Amitabh Bachchan shares a very special rapport with Ajay Devgn. Ajay’s father, the famed stunt co-ordinator Veeru Devgan, is a friend of Bachchan. The friendship continues with the next generation, with Ajay and Abhishek Bachhan sharing very warm vibes…reports Asian Lite News
So when Ajay requested the senior Bachchan to make a special appearance in his production “Ela Helicopter”, the film starring Ajay’s wife Kajol, the veteran actor readily agreed.
There was no question of any monetary transaction. Bachchan has appeared in many films for fleeting appearances out of goodwill.
In the Madhavan starrer “Ramji Londonwale” and in R. Balki’s “English Vinglish”, Bachchan had appeared as himself, as too in Basu Chatterjee’s “Piya Ka Ghar” (which starred Bachchan’s superstar wife Jaya) and in Dulal Guha’s “Dost”.
But to me Bachchan’s most memorable guest appearances as himself was in the Kannada film “Amrithadhare”.
This was special, because I was instrumental in getting him to do this role. The film starred Ramya a.k.a Divya Spandana who is now a spokesperson for Rahul Gandhi. Back then she was a very polite, guileless, wannabe actress who played the role of a terminally ill woman whose dying wish was to meet Amitabh Bachchan.
The director Nagathihalli Chandrashekhar didn’t know how to approach the big B, because the film couldn’t be made without Bachchan’s appearance (unless they managed with a duplicate) for the crucial scene in which the dying girl finally meets Bachchan. Since they had heard of my closeness to him, they made this one last attempt.
Considering the urgency of the situation, this was the only time I asked Bachchan for a favour. He immediately agreed. On the appointed day, the crew of “Amrithadhare” landed in Mumbai to shoot the required sequence. Bachchan arrived at the exact time and shot the scene. He took pictures with the awestruck crew and was about to leave when the nervous director came forward with a gift.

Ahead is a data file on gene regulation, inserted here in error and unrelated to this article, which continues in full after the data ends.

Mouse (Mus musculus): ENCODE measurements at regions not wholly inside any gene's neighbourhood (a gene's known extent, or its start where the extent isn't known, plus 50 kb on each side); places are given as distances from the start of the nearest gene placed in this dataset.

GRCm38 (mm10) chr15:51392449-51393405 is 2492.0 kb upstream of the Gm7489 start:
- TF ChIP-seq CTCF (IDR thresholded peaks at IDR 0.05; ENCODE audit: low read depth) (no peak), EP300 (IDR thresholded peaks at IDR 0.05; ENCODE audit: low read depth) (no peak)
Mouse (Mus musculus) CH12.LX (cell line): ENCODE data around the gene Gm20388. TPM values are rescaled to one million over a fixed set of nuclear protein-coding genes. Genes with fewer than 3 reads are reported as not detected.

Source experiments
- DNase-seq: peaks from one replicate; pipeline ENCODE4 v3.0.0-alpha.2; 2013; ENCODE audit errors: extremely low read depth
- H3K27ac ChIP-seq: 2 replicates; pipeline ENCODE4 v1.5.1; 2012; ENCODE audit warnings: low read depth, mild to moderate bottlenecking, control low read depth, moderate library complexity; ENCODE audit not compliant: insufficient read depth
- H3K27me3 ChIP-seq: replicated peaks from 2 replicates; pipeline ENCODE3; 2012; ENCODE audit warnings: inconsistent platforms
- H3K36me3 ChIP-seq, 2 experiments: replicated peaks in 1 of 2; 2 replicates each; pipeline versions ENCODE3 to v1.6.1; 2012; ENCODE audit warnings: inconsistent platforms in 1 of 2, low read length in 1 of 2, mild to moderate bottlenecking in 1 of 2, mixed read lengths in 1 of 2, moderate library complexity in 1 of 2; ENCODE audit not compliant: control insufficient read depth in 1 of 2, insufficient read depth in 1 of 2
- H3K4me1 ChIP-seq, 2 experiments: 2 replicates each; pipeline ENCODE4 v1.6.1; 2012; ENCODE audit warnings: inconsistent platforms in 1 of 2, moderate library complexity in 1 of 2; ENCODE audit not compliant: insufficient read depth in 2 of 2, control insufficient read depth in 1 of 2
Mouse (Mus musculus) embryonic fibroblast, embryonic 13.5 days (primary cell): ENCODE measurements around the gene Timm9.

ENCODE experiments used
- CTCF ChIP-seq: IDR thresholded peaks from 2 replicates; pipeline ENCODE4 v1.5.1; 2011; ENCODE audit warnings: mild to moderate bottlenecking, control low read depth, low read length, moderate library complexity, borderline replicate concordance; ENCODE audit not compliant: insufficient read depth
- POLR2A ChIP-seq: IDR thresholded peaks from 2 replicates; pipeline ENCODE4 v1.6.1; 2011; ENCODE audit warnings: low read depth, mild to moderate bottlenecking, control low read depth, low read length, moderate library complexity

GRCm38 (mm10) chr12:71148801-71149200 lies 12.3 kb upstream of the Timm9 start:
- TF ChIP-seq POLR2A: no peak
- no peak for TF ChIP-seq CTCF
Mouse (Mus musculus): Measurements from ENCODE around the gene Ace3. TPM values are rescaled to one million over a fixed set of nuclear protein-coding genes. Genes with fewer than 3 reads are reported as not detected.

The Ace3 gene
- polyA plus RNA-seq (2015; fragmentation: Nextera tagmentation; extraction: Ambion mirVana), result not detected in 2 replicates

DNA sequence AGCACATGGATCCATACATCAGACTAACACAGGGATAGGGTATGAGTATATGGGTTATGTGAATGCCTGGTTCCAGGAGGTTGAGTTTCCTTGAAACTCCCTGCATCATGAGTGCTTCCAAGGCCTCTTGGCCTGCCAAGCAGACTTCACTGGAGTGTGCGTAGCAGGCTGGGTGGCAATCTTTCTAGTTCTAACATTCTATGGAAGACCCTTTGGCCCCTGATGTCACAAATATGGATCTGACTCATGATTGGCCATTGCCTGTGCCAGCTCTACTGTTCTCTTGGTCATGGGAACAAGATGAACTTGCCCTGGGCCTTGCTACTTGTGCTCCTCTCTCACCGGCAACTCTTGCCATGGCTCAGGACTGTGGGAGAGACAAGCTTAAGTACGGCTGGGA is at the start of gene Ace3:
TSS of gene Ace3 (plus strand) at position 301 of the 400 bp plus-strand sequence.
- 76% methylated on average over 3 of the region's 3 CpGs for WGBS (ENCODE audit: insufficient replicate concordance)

“Sir, you have been generous and refused to accept any money. We have this small token of appreciation and gratitude,” the director mumbled.
But Bachchan refused to take the gift (an expensive pen).
No amount of coaxing and cajoling could convince him otherwise. Finally, I got a call from the frantic director asking me to request the icon to accept the gift.
Only then did Mr B oblige.
Such is the greatness and generosity of this mega-star. I later asked him why he was so reluctant to accept the gift from the grateful director and he had replied. “Won’t accept any remuneration means won’t accept anything. You told me the film needed my presence. That was it.”
Cut to many decades later when Dibakar Banenerjee needed Ranbir Kapoor to appear as himself in “Bombay Talkies”. Many attempts to get the actor failed and Dibakar finally had to use a double. There is a lesson to be had from the above incident on why there will never be another Amitabh Bachchan ever again.